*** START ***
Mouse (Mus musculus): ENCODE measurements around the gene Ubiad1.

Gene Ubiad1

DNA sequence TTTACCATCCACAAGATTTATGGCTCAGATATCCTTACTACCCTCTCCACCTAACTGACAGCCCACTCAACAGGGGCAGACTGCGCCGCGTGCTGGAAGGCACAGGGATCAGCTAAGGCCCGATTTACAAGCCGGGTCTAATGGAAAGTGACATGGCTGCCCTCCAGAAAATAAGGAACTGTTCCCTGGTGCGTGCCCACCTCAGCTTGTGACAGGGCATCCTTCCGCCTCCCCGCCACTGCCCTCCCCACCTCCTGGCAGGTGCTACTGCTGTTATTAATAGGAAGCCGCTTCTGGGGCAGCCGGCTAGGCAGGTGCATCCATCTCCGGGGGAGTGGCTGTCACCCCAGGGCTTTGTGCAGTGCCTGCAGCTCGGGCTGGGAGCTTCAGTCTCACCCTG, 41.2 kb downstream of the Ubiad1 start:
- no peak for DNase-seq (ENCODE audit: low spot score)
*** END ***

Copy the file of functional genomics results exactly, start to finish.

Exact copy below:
Mouse (Mus musculus): ENCODE measurements around the gene Ubiad1.

Gene Ubiad1

DNA sequence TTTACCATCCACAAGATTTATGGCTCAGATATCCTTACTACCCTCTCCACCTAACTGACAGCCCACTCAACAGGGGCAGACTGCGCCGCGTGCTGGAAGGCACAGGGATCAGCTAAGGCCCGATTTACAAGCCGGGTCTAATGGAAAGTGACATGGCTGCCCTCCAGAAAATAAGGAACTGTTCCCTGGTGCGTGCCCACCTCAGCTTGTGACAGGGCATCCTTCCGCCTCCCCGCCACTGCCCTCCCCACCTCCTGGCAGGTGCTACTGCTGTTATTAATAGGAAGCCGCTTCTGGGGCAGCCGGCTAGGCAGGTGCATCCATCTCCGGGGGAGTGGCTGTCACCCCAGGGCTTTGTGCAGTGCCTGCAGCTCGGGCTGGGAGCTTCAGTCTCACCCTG, 41.2 kb downstream of the Ubiad1 start:
- no peak for DNase-seq (ENCODE audit: low spot score)